What are the Causes of Tooth Sensitivity

causes of tooth sensitivity

Pain or discomfort in your one or more teeth stimulated by hot, cold, sour foods, especially the cold drinks or sometimes even by inhaling cold air, is called teeth sensitivity. The extent of pain in the teeth may depend upon the stage of your disease. The pain can be severe, sudden, and can reach into the nerve ending of your teeth.

What causes sensitive teeth?

Tooth sensitivity is caused due to:

  • Vigorous tooth brushing
  • Tooth enamel
  • Tooth grinding
  • Tooth bleaching
  • A cracked tooth or filling
  • Gum recession
  • Gum disease

Brushing too hard and too frequently and the use of abrasive toothpaste expose the underlying layer (the dentine) of your teeth by removing your gum tissues. The loss of tooth’s hard enamel causes thousands of tiny tubules leading to the tooth’s nerve center (the pulp). The tubules then provide space to hot, cold, or sweet foods to enter your teeth’s nerve, causing teeth sensitiveness.

Tooth grinding or compressing also removes tooth enamel exposing the underlying dentine. Also, the use of different tooth whitening toothpaste is a significant cause for sensitive teeth. Tooth cavities and fillings make your teeth susceptible by letting the food particles get into the spaces.

In some cases, periodontal diseases cause your gums to leave the teeth, and thus, the tooth surface becomes exposed. The exposed surface lets the food particles (hot, cold, sour, sweet) enter the cavities or roots, causing the pain.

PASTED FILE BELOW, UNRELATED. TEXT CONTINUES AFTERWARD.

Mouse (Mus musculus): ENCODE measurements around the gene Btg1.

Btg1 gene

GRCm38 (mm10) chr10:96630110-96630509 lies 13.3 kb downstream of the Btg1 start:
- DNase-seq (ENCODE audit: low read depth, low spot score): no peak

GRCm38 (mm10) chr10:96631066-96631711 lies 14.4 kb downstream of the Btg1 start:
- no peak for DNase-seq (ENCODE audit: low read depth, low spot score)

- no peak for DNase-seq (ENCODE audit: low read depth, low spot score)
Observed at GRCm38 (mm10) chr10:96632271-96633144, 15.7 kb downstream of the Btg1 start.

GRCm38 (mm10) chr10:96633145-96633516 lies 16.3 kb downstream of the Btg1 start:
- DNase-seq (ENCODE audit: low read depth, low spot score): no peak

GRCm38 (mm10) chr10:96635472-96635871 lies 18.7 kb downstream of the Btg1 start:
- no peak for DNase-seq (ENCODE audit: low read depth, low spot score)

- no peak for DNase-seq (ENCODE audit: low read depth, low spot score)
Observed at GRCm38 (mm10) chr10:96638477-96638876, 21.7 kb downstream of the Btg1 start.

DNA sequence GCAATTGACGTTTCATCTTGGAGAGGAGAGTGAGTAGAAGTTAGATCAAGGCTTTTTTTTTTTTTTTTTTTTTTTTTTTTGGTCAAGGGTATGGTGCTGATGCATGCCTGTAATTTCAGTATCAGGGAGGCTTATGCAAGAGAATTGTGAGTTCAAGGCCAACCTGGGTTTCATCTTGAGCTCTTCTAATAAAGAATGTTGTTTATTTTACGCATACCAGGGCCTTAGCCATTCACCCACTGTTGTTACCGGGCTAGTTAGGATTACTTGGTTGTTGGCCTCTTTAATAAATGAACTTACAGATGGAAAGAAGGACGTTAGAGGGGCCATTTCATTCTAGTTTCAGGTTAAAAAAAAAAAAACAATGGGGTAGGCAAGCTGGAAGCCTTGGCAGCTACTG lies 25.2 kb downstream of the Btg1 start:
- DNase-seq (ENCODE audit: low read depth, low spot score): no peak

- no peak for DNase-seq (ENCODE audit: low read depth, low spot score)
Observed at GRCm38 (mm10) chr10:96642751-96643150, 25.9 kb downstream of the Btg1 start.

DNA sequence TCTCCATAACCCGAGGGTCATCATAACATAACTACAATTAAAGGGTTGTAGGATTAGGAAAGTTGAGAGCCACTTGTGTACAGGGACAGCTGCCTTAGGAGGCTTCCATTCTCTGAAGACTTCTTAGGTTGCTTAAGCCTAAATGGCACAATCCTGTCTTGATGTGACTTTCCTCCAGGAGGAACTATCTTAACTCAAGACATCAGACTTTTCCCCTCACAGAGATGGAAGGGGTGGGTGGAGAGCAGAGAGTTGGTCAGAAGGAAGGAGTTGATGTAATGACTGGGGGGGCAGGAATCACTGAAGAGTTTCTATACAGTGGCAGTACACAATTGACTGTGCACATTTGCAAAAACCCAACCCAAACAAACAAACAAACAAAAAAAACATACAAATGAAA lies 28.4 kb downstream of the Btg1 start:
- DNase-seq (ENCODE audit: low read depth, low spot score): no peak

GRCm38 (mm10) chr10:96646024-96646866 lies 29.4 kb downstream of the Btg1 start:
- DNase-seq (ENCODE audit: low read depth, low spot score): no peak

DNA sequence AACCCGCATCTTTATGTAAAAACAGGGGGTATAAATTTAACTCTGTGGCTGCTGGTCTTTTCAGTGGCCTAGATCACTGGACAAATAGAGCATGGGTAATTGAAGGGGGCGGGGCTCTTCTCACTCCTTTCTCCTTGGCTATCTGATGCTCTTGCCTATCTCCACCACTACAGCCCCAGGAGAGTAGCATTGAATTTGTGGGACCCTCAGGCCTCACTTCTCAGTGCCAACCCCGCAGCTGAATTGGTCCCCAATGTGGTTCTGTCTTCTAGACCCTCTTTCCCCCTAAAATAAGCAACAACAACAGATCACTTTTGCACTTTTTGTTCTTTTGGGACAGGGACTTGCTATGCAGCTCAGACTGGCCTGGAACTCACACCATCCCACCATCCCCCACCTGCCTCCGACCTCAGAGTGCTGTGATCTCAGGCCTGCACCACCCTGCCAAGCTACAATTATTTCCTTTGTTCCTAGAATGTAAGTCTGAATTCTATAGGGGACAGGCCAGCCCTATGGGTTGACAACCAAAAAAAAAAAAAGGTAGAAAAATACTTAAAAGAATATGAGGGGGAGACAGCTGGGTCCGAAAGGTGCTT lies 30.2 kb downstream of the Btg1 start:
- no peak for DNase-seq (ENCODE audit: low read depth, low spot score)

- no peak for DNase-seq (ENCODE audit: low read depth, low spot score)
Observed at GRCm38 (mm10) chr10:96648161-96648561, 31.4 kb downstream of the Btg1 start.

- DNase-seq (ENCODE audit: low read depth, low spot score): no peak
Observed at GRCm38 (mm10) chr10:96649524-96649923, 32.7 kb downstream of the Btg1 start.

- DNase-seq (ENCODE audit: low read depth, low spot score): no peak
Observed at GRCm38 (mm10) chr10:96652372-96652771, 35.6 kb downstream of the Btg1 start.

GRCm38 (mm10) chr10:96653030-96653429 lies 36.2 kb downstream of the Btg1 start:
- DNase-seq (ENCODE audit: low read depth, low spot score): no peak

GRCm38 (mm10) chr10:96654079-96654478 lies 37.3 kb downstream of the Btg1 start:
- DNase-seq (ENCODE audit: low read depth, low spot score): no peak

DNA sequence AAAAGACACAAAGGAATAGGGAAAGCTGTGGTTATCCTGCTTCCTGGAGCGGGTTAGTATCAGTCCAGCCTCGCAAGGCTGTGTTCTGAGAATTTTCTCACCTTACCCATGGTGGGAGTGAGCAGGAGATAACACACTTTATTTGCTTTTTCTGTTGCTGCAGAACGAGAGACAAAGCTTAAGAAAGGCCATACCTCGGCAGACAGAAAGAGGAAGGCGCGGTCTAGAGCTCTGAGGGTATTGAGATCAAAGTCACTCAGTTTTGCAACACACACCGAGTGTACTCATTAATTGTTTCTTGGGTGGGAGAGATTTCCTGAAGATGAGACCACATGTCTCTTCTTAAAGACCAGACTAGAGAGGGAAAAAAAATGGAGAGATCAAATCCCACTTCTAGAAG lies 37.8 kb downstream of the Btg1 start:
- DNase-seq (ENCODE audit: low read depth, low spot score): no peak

Although some simple precautionary measures will help you protect your teeth against sensitivity if once you have caught into this dental issue, then set an appointment with your dentist in Los Angeles. The expert dental surgeon here will provide you the proper treatment depending upon the type and severity of your teeth diseases.

The experienced dentists will suggest you maintain good oral hygiene. It will also provide you proper cure keeping your satisfaction and comfort as the priority. In conclusion, appropriate brushing routine and flossing techniques don’t leave any food particles in your teeth and mouth and hence keeping your teeth away from sensitivity.

One Comment

  1. […] to choose from, but the type of brush you should want depends upon your teeth state. If you have sensitive gums and teeth, use a soft-bristled brush. On the other hand, if you have severe plaque, choose a hard-bristled […]

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